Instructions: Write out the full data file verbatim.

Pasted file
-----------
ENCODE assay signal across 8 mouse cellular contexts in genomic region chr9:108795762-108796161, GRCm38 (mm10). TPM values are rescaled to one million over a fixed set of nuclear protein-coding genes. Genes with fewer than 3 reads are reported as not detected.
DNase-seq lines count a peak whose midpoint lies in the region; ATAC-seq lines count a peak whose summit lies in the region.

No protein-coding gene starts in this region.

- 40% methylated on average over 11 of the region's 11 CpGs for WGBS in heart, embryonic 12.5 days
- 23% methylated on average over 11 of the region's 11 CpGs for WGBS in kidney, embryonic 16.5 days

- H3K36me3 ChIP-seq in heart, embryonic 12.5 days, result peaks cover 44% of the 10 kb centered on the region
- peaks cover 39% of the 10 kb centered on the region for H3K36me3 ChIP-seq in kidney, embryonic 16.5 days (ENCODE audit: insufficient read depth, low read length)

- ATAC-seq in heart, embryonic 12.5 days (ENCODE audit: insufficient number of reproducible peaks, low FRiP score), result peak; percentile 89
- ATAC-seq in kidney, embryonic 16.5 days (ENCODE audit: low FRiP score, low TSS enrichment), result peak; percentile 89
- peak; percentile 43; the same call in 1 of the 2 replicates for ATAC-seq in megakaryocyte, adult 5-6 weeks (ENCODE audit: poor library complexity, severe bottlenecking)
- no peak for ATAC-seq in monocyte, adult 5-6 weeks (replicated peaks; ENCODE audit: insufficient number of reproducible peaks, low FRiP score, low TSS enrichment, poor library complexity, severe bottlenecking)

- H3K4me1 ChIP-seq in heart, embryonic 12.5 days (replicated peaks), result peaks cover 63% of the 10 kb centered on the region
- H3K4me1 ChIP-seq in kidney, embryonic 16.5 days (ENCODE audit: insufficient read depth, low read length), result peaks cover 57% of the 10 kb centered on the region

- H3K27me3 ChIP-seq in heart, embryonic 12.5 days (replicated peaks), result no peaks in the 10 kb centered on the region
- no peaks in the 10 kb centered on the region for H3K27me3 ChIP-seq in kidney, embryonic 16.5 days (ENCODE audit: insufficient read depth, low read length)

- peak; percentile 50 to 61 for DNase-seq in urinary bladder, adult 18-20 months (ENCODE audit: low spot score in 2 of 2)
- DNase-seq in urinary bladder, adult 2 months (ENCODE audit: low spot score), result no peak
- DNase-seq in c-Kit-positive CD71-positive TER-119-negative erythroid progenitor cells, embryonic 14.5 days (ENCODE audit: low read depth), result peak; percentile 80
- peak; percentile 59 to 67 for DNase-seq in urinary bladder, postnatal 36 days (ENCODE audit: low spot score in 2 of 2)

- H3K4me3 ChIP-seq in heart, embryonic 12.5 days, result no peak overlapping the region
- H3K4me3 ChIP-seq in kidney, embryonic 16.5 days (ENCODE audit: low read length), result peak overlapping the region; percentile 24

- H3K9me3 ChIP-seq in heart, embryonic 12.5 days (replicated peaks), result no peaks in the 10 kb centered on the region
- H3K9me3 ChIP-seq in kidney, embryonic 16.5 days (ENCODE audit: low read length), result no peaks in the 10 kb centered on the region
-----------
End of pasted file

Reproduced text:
ENCODE assay signal across 8 mouse cellular contexts in genomic region chr9:108795762-108796161, GRCm38 (mm10). TPM values are rescaled to one million over a fixed set of nuclear protein-coding genes. Genes with fewer than 3 reads are reported as not detected.
DNase-seq lines count a peak whose midpoint lies in the region; ATAC-seq lines count a peak whose summit lies in the region.

No protein-coding gene starts in this region.

- 40% methylated on average over 11 of the region's 11 CpGs for WGBS in heart, embryonic 12.5 days
- 23% methylated on average over 11 of the region's 11 CpGs for WGBS in kidney, embryonic 16.5 days

- H3K36me3 ChIP-seq in heart, embryonic 12.5 days, result peaks cover 44% of the 10 kb centered on the region
- peaks cover 39% of the 10 kb centered on the region for H3K36me3 ChIP-seq in kidney, embryonic 16.5 days (ENCODE audit: insufficient read depth, low read length)

- ATAC-seq in heart, embryonic 12.5 days (ENCODE audit: insufficient number of reproducible peaks, low FRiP score), result peak; percentile 89
- ATAC-seq in kidney, embryonic 16.5 days (ENCODE audit: low FRiP score, low TSS enrichment), result peak; percentile 89
- peak; percentile 43; the same call in 1 of the 2 replicates for ATAC-seq in megakaryocyte, adult 5-6 weeks (ENCODE audit: poor library complexity, severe bottlenecking)
- no peak for ATAC-seq in monocyte, adult 5-6 weeks (replicated peaks; ENCODE audit: insufficient number of reproducible peaks, low FRiP score, low TSS enrichment, poor library complexity, severe bottlenecking)

- H3K4me1 ChIP-seq in heart, embryonic 12.5 days (replicated peaks), result peaks cover 63% of the 10 kb centered on the region
- H3K4me1 ChIP-seq in kidney, embryonic 16.5 days (ENCODE audit: insufficient read depth, low read length), result peaks cover 57% of the 10 kb centered on the region

- H3K27me3 ChIP-seq in heart, embryonic 12.5 days (replicated peaks), result no peaks in the 10 kb centered on the region
- no peaks in the 10 kb centered on the region for H3K27me3 ChIP-seq in kidney, embryonic 16.5 days (ENCODE audit: insufficient read depth, low read length)

- peak; percentile 50 to 61 for DNase-seq in urinary bladder, adult 18-20 months (ENCODE audit: low spot score in 2 of 2)
- DNase-seq in urinary bladder, adult 2 months (ENCODE audit: low spot score), result no peak
- DNase-seq in c-Kit-positive CD71-positive TER-119-negative erythroid progenitor cells, embryonic 14.5 days (ENCODE audit: low read depth), result peak; percentile 80
- peak; percentile 59 to 67 for DNase-seq in urinary bladder, postnatal 36 days (ENCODE audit: low spot score in 2 of 2)

- H3K4me3 ChIP-seq in heart, embryonic 12.5 days, result no peak overlapping the region
- H3K4me3 ChIP-seq in kidney, embryonic 16.5 days (ENCODE audit: low read length), result peak overlapping the region; percentile 24

- H3K9me3 ChIP-seq in heart, embryonic 12.5 days (replicated peaks), result no peaks in the 10 kb centered on the region
- H3K9me3 ChIP-seq in kidney, embryonic 16.5 days (ENCODE audit: low read length), result no peaks in the 10 kb centered on the region